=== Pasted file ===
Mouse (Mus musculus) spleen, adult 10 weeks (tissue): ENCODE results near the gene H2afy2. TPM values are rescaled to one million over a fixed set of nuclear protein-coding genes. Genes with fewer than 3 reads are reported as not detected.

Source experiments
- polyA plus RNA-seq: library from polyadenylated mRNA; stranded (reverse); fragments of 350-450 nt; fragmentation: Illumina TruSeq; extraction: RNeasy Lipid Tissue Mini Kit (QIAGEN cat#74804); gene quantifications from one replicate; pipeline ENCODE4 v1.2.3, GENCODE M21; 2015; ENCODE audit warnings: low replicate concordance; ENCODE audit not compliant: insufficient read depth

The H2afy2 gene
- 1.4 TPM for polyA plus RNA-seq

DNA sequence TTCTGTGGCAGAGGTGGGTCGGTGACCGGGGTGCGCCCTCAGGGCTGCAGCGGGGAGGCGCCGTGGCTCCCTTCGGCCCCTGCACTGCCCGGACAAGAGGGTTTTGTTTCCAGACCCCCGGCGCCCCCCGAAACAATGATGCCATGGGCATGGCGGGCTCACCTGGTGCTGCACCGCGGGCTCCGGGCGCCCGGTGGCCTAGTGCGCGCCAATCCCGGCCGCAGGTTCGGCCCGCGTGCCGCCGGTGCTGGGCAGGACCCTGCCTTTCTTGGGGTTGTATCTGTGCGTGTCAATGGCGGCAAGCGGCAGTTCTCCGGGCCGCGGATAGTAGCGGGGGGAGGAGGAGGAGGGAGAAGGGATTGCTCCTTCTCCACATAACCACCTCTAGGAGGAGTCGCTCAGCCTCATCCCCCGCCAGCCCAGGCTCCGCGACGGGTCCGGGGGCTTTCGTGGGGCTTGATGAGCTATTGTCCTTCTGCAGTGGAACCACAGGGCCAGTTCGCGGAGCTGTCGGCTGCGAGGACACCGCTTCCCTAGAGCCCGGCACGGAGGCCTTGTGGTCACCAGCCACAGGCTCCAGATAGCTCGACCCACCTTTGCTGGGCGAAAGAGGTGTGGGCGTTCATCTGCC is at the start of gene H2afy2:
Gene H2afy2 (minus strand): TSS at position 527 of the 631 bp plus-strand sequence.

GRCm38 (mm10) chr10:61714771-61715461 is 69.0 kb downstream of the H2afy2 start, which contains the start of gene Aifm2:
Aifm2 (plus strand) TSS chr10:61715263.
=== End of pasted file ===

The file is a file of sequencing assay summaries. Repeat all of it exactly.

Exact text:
Mouse (Mus musculus) spleen, adult 10 weeks (tissue): ENCODE results near the gene H2afy2. TPM values are rescaled to one million over a fixed set of nuclear protein-coding genes. Genes with fewer than 3 reads are reported as not detected.

Source experiments
- polyA plus RNA-seq: library from polyadenylated mRNA; stranded (reverse); fragments of 350-450 nt; fragmentation: Illumina TruSeq; extraction: RNeasy Lipid Tissue Mini Kit (QIAGEN cat#74804); gene quantifications from one replicate; pipeline ENCODE4 v1.2.3, GENCODE M21; 2015; ENCODE audit warnings: low replicate concordance; ENCODE audit not compliant: insufficient read depth

The H2afy2 gene
- 1.4 TPM for polyA plus RNA-seq

DNA sequence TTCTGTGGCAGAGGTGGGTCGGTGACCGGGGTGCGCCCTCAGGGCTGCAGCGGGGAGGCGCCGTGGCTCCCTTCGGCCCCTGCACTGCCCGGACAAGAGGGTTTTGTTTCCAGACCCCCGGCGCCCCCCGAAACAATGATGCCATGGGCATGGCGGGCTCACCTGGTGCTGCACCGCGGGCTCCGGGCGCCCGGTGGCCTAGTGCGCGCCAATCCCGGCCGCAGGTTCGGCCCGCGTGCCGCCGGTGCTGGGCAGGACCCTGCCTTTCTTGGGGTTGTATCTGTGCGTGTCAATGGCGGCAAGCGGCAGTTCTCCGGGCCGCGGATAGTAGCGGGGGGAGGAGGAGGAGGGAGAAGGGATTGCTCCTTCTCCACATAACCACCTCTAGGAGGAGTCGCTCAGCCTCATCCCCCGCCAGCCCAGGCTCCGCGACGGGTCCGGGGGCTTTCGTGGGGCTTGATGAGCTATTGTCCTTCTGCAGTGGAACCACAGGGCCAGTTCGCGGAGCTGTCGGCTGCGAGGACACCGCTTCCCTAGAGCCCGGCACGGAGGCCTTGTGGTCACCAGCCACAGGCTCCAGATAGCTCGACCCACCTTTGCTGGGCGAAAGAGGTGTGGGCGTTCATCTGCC is at the start of gene H2afy2:
Gene H2afy2 (minus strand): TSS at position 527 of the 631 bp plus-strand sequence.

GRCm38 (mm10) chr10:61714771-61715461 is 69.0 kb downstream of the H2afy2 start, which contains the start of gene Aifm2:
Aifm2 (plus strand) TSS chr10:61715263.